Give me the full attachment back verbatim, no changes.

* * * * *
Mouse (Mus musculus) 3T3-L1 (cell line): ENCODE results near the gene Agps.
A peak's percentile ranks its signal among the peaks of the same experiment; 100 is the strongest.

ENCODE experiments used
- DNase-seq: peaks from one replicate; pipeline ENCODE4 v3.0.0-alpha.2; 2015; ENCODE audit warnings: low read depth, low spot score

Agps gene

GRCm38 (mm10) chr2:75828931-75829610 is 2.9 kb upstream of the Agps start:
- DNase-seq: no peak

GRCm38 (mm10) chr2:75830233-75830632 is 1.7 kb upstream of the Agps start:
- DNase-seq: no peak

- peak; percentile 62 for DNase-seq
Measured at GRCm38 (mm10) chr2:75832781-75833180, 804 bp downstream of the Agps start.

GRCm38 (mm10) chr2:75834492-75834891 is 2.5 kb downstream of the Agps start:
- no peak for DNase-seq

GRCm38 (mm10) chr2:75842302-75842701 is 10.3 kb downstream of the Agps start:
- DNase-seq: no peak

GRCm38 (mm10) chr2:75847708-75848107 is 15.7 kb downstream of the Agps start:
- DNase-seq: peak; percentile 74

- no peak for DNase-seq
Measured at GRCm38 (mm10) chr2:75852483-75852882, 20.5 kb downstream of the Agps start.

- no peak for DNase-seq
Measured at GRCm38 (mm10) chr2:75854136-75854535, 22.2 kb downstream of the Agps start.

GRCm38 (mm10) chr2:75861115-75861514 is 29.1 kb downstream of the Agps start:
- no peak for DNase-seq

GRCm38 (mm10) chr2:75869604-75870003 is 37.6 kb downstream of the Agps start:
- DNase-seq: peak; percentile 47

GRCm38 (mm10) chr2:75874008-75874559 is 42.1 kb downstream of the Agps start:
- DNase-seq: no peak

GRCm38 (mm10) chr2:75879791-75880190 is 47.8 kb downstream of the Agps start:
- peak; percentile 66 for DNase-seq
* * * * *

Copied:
Mouse (Mus musculus) 3T3-L1 (cell line): ENCODE results near the gene Agps.
A peak's percentile ranks its signal among the peaks of the same experiment; 100 is the strongest.

ENCODE experiments used
- DNase-seq: peaks from one replicate; pipeline ENCODE4 v3.0.0-alpha.2; 2015; ENCODE audit warnings: low read depth, low spot score

Agps gene

GRCm38 (mm10) chr2:75828931-75829610 is 2.9 kb upstream of the Agps start:
- DNase-seq: no peak

GRCm38 (mm10) chr2:75830233-75830632 is 1.7 kb upstream of the Agps start:
- DNase-seq: no peak

- peak; percentile 62 for DNase-seq
Measured at GRCm38 (mm10) chr2:75832781-75833180, 804 bp downstream of the Agps start.

GRCm38 (mm10) chr2:75834492-75834891 is 2.5 kb downstream of the Agps start:
- no peak for DNase-seq

GRCm38 (mm10) chr2:75842302-75842701 is 10.3 kb downstream of the Agps start:
- DNase-seq: no peak

GRCm38 (mm10) chr2:75847708-75848107 is 15.7 kb downstream of the Agps start:
- DNase-seq: peak; percentile 74

- no peak for DNase-seq
Measured at GRCm38 (mm10) chr2:75852483-75852882, 20.5 kb downstream of the Agps start.

- no peak for DNase-seq
Measured at GRCm38 (mm10) chr2:75854136-75854535, 22.2 kb downstream of the Agps start.

GRCm38 (mm10) chr2:75861115-75861514 is 29.1 kb downstream of the Agps start:
- no peak for DNase-seq

GRCm38 (mm10) chr2:75869604-75870003 is 37.6 kb downstream of the Agps start:
- DNase-seq: peak; percentile 47

GRCm38 (mm10) chr2:75874008-75874559 is 42.1 kb downstream of the Agps start:
- DNase-seq: no peak

GRCm38 (mm10) chr2:75879791-75880190 is 47.8 kb downstream of the Agps start:
- peak; percentile 66 for DNase-seq